Landscape structure and land use affect estuarine benthic invertebrates in the Virginian Biogeographic Province, USA
Date of Original Version
Estuaries are dynamic transition zones linking freshwater and oceanic habitats. These productive ecosystems are threatened by a variety of stressors including human modification of coastal watersheds. In this study, we examined potential linkages between estuarine condition and the watershed using multimodel inference. We examined attributes at the watershed scale as well as those associated with riparian areas but found that they were highly correlated. We also examined whether attributes closer to the estuary were more strongly related to benthic invertebrate condition and found that this was not generally true. In contrast, variability within the estuary strongly impacted model results and suggests that future modeling should incorporate estuarine variability or focus on the individual stations within the estuary. Modeling estuarine condition indicated that inherent landscape structure (e.g., estuarine area, watershed area, watershed:estuary ratio) is important to predicting benthic invertebrate condition and needs to be considered in the context of watershed/ estuary planning and restoration.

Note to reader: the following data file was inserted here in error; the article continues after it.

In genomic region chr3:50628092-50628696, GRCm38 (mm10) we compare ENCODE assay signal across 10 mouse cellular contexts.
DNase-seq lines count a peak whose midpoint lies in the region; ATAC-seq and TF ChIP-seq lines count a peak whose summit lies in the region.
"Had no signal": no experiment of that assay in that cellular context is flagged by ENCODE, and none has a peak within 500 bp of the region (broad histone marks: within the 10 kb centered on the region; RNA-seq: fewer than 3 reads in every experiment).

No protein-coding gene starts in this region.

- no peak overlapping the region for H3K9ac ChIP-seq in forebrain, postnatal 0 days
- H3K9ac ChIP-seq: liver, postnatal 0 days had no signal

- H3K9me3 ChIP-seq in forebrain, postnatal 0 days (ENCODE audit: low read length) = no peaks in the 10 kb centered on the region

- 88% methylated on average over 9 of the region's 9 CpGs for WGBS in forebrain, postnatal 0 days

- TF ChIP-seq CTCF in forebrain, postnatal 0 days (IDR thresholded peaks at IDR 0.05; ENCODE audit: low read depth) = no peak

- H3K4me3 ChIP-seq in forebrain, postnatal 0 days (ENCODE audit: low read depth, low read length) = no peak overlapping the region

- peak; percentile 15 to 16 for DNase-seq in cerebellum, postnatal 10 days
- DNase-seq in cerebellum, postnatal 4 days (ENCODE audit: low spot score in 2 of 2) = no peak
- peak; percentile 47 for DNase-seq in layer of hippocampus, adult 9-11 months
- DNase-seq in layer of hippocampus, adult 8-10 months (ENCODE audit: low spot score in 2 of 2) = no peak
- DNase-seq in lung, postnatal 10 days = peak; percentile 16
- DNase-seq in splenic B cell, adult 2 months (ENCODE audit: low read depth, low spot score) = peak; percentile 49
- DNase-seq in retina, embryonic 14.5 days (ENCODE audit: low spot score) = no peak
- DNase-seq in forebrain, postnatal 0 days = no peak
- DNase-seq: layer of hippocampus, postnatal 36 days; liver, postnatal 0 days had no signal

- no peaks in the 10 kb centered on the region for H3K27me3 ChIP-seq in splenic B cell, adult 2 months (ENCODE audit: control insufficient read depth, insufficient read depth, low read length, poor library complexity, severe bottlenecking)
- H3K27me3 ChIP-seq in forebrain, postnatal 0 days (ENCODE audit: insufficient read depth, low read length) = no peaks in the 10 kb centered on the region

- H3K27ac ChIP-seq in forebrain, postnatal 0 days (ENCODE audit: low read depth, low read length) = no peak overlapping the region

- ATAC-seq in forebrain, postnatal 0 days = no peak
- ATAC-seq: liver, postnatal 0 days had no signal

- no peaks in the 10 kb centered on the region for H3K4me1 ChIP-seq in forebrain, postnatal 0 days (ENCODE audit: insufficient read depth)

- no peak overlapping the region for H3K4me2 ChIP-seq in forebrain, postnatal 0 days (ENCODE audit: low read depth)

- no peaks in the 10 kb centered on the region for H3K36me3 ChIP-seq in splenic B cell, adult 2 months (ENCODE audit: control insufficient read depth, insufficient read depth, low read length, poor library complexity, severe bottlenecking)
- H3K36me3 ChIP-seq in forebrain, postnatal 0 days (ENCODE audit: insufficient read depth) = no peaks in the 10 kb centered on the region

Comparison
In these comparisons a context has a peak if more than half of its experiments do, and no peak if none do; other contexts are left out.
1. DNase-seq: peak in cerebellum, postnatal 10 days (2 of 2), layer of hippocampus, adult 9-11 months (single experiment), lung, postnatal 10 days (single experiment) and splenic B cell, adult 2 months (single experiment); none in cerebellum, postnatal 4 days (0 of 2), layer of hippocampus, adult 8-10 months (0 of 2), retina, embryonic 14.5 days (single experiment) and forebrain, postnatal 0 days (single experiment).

Publication Title, e.g., Journal
Environmental Monitoring and Assessment
Pelletier, Marguerite C., Arthur J. Gold, Jane Copeland, M. L. Gonzalez, and Peter V. August. "Landscape structure and land use affect estuarine benthic invertebrates in the Virginian Biogeographic Province, USA." Environmental Monitoring and Assessment 191, 4 (2019). doi: 10.1007/s10661-019-7401-8.